A descriptive adjective adds meaning to a noun by describing its qualities and is one of the most commonly used types of adjectives. There are many examples of descriptive adjectives, including brave, pretty, aggressive, determined, nervous, and thoughtful, to describe people or personalities and things like round, broad, wide, deep, tiny, and massive to describe places and things. An example of a descriptive adjective in a sentence is: “Lynn is a beautiful person.” Of course, it would still make sense without the word ‘beautiful’ since Lynn is a human, but the statement would not have the same impact or overall meaning. In this way, descriptive adjectives can be essential to integrate into our speech patterns so people can understand what we are trying to say to the fullest extent.
Proper adjectives are formed from a proper noun and modify nouns just like adjectives. They must be capitalized, and some examples of proper adjectives in phrases are the Great Wall of China, Canadian Prime Minister, and Freudian slip. In these examples, the proper adjectives are Great, Canadian, and Freudian. Each of the statements could stand on its own without these proper adjectives, but the overall meaning and intention of the phrase would be lost. For example, it would no longer be the Great Wall of China but could potentially be any wall in China. Proper adjectives are necessary in speech to relay your ideas while not losing the overall intention of what you are trying to say so you come across smarter.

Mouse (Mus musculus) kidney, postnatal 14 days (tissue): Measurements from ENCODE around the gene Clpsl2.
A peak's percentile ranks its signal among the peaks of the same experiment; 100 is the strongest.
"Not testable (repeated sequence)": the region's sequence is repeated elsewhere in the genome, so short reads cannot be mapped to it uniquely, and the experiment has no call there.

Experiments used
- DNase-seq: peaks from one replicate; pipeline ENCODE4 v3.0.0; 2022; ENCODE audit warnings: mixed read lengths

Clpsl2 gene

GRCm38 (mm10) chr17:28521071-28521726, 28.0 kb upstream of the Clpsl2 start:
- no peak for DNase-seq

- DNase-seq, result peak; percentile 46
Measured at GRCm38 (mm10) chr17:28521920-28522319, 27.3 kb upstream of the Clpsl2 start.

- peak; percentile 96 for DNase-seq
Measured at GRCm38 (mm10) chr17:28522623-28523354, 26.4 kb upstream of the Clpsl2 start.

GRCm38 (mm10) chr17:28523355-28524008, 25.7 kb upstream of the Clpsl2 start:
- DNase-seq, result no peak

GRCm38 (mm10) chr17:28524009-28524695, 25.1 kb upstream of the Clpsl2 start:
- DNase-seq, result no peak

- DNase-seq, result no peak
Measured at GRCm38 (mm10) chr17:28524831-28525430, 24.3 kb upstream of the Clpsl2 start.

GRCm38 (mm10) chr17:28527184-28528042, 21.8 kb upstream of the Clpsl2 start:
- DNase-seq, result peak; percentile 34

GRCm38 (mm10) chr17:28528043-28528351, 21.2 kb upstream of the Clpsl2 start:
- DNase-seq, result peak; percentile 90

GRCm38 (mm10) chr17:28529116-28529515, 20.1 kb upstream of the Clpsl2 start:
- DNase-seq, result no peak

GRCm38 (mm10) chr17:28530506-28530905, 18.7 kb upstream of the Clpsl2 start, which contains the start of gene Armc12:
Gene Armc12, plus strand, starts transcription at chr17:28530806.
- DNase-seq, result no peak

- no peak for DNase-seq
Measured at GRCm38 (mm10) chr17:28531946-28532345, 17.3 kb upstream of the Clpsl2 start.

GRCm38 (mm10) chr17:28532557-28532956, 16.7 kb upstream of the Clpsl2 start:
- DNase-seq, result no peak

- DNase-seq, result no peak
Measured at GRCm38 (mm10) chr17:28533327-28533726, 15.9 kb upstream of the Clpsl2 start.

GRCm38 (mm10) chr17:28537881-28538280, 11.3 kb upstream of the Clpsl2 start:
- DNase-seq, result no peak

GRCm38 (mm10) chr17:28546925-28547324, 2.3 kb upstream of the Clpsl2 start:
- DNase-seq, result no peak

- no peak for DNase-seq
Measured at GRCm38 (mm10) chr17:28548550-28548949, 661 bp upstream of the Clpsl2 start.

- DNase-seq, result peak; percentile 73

An interrogative adjective modifies a noun by asking a question. The most common interrogative adjectives are what, which, and whose, with some others being where, why, and how. Take the examples: “what is your name?” “which option do you prefer?” and “whose bag is that?” In this case, the interrogative adjectives are what, which, and whose, and are being used to find out further information about the situation. Oftentimes, the interrogative adjectives what and which can be used interchangeably, except for when the amount of possible answers is unknown or unlimited, then you use what instead of which. For example, “what restaurant are we going to?” vs. “which restaurant are we going to?” In this case, using ‘which’ implies there is a finite number or limited amount of restaurant options, whereas using ‘what’ signifies that the possibilities are endless. In order to improve your speech and sound smarter, it is crucial to recognize how and when to employ different interrogative adjectives.
A predicate adjective is an adjective that follows a linking verb and modifies the subject of the linking verb. In the example, “her outfit is weird,” the word weird is the predicate adjective that modifies the subject, ‘her,’ of the linking verb, ‘is.’ In this case, the predicate adjective adds descriptive information and allows the audience to understand what the speaker thinks. However, if the sentence was re-arranged, to begin with, “her weird outfit is…” then the word weird no longer functions as a predicate adjective. Compound predicate adjectives can also be commonly found in English phrases such as “He is tall, dark, and handsome.” Similar to the first example, ‘he’ is the subject being modified by the linking verb ‘is,’ and the predicate adjectives are ‘tall,’ ‘dark,’ and ‘handsome.’ Knowing about predicate adjectives and using them in your everyday speech can help you convey your ideas more clearly and sound more intelligent.